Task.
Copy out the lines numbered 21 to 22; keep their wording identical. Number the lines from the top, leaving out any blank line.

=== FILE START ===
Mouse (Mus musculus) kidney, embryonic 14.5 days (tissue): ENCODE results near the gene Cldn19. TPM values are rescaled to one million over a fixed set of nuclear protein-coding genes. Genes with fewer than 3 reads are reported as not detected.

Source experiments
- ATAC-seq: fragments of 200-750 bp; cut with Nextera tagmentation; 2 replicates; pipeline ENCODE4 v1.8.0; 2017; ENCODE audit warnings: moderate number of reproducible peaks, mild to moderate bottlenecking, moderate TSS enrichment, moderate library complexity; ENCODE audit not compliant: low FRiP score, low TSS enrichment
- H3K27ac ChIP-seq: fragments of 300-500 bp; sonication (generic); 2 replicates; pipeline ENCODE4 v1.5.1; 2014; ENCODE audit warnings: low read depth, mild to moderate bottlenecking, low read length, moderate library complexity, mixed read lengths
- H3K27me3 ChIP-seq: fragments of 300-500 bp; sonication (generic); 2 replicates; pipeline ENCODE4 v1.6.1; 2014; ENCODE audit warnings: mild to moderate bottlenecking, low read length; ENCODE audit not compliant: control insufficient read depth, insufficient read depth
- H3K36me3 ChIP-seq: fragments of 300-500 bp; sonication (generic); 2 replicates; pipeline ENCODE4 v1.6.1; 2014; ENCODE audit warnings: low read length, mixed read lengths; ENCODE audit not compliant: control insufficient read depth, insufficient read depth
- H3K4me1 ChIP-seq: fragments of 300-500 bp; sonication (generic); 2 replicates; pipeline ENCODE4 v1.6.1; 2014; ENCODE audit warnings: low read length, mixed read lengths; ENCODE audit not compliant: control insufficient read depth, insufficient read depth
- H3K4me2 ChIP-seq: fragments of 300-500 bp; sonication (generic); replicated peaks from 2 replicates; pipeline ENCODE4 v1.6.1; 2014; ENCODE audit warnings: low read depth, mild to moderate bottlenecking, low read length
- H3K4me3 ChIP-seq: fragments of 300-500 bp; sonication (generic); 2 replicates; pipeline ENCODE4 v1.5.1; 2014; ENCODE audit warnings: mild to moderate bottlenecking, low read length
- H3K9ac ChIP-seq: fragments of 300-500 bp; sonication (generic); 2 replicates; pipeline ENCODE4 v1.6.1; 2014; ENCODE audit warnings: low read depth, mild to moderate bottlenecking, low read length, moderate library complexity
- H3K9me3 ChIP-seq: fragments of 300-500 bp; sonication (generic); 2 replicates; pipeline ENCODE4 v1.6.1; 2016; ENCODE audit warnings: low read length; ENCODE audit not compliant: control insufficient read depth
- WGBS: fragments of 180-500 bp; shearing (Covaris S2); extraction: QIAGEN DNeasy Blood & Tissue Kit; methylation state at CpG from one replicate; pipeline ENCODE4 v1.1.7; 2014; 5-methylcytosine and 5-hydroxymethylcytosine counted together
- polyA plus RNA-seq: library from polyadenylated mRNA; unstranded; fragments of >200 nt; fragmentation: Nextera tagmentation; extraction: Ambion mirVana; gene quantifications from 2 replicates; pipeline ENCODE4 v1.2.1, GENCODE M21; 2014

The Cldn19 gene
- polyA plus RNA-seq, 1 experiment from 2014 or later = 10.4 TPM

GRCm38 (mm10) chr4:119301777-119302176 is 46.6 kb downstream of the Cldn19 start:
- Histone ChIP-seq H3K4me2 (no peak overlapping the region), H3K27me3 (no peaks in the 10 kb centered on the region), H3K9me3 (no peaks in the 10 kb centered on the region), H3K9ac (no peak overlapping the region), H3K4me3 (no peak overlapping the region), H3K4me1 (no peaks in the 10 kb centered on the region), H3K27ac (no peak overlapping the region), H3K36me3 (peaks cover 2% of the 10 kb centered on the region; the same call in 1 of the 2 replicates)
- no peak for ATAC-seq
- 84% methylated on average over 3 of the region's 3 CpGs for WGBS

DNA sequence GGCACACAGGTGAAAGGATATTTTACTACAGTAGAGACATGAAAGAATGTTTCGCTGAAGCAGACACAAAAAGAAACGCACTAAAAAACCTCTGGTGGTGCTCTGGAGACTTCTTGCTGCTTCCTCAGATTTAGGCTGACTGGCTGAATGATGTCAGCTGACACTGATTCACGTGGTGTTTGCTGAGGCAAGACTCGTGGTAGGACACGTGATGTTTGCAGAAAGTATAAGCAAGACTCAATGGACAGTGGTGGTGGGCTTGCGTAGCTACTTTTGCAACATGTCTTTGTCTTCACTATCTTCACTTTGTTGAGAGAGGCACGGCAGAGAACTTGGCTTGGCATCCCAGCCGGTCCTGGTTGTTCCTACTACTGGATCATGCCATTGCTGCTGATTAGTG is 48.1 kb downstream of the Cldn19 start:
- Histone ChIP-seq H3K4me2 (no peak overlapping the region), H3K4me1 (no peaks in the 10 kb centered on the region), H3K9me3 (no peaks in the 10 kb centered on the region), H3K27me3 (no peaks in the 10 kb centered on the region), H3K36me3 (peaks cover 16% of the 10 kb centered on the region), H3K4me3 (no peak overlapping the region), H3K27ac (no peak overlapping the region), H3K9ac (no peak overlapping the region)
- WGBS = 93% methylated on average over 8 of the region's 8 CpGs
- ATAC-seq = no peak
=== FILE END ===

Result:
- Histone ChIP-seq H3K4me2 (no peak overlapping the region), H3K4me1 (no peaks in the 10 kb centered on the region), H3K9me3 (no peaks in the 10 kb centered on the region), H3K27me3 (no peaks in the 10 kb centered on the region), H3K36me3 (peaks cover 16% of the 10 kb centered on the region), H3K4me3 (no peak overlapping the region), H3K27ac (no peak overlapping the region), H3K9ac (no peak overlapping the region)
- WGBS = 93% methylated on average over 8 of the region's 8 CpGs